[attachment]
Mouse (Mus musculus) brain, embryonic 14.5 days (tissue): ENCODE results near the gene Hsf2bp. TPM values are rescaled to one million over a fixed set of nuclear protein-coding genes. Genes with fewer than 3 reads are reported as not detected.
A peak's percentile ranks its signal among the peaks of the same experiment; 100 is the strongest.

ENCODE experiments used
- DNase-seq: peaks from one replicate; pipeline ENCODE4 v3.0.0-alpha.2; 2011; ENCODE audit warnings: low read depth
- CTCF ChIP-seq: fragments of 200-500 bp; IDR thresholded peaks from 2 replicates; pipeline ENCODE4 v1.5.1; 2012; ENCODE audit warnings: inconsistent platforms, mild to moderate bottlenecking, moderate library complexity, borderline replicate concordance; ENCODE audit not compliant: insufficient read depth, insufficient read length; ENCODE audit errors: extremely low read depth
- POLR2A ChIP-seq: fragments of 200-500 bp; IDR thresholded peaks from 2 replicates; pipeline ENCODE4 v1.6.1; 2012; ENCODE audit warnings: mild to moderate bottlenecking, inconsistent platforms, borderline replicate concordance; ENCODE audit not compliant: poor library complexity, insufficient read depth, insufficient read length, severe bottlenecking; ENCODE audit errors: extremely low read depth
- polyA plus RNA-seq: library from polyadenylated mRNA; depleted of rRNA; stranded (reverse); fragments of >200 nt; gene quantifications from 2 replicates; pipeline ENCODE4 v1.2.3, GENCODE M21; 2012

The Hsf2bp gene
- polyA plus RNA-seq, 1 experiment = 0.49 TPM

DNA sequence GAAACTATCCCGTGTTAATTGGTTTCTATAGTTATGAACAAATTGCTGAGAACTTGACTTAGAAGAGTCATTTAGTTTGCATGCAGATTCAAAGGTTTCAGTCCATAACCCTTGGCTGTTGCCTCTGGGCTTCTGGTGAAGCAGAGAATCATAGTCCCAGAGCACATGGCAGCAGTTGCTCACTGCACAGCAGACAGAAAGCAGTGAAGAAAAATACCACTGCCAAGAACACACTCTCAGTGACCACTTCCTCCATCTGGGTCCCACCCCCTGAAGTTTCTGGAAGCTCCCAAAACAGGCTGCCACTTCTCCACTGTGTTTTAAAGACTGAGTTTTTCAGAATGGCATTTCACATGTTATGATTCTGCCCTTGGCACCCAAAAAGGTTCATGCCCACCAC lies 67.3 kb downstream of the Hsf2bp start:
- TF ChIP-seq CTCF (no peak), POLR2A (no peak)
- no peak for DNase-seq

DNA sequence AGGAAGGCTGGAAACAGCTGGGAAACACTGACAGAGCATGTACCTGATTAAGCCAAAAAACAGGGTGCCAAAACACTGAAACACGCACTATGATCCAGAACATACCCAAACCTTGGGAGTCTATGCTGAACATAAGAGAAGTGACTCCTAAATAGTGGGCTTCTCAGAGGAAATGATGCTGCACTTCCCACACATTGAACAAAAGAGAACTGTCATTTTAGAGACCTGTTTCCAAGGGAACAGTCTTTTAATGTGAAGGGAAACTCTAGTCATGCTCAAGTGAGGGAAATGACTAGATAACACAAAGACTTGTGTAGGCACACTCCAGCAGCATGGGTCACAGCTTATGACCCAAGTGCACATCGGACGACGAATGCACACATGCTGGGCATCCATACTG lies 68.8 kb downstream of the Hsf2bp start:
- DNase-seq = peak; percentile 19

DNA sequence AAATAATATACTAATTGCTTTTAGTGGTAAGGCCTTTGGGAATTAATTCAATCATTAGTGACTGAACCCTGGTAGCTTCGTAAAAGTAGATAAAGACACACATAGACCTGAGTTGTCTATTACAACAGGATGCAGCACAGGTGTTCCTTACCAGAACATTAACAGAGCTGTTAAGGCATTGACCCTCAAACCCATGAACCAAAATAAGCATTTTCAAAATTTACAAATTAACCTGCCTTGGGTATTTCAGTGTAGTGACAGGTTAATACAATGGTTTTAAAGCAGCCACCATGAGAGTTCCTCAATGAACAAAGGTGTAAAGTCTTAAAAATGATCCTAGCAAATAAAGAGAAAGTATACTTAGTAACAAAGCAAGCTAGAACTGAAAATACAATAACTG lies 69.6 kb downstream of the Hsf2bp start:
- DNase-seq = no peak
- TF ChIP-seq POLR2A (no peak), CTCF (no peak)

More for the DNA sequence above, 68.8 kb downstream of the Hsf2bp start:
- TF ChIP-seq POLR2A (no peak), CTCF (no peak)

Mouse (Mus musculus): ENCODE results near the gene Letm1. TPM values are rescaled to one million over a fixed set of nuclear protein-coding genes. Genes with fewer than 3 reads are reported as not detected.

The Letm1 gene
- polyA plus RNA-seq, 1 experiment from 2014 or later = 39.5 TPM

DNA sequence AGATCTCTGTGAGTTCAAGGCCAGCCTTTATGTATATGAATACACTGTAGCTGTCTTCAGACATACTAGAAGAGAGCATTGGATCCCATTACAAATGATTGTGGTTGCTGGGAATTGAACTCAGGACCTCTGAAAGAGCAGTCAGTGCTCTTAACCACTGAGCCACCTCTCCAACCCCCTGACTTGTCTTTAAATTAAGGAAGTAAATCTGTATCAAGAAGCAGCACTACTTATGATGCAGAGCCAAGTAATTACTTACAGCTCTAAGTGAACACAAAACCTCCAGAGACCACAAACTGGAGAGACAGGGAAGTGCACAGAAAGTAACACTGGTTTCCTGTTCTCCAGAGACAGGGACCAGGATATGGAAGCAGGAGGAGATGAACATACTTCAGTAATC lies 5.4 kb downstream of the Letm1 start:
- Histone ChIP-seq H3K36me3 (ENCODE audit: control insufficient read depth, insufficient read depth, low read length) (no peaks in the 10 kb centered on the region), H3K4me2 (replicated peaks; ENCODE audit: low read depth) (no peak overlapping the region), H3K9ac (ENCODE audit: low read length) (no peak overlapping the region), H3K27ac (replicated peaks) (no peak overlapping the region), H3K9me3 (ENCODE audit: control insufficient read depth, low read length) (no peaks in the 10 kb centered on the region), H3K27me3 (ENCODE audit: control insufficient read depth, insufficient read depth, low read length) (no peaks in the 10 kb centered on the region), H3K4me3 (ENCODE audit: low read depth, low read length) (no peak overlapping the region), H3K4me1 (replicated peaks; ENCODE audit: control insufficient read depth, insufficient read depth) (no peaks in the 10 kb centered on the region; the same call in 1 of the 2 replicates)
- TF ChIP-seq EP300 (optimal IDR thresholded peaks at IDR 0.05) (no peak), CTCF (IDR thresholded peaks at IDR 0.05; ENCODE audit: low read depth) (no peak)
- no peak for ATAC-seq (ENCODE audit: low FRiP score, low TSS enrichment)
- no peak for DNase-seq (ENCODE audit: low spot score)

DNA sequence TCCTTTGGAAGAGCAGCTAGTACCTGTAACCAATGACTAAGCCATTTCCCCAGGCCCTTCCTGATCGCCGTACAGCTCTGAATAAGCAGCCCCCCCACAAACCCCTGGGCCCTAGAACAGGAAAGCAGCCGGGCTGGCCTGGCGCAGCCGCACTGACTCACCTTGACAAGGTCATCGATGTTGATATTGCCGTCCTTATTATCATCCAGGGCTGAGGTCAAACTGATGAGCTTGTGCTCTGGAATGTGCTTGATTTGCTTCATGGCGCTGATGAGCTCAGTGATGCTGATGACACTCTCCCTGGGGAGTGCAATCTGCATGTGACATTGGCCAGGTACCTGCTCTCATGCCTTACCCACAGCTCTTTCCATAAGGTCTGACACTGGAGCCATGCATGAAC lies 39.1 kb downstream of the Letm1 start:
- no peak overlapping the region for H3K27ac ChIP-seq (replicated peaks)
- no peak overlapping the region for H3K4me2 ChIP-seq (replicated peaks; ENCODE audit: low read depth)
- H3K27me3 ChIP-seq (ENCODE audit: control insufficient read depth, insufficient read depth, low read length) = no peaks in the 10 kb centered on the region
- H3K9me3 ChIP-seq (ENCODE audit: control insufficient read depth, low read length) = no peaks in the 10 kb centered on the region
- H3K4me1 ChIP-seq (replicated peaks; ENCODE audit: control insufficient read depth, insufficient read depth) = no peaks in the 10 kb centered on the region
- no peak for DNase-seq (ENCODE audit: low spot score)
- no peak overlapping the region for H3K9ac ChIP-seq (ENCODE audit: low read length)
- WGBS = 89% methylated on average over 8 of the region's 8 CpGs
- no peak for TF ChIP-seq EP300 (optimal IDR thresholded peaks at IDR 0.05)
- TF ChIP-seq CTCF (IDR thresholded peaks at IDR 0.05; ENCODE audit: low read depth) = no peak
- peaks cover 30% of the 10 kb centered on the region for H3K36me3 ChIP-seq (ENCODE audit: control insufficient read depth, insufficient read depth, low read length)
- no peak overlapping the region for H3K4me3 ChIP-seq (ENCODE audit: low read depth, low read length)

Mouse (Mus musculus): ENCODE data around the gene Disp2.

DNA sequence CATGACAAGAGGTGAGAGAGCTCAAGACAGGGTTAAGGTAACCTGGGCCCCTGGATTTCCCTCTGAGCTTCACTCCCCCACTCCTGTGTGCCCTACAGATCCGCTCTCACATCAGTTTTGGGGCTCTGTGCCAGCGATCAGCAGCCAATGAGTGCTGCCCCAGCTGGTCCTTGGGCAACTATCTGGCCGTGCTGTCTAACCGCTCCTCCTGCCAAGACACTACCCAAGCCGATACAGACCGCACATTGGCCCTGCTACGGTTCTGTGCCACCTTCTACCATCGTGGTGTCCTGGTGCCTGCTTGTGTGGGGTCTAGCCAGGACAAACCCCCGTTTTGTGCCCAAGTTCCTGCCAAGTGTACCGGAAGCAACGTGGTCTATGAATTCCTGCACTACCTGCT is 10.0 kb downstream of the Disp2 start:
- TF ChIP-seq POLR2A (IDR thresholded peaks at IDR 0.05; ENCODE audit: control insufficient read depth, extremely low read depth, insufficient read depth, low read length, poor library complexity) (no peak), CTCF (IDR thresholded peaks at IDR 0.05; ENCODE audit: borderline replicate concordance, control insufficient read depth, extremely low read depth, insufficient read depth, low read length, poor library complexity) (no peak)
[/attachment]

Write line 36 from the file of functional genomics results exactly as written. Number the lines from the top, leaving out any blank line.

- WGBS = 89% methylated on average over 8 of the region's 8 CpGs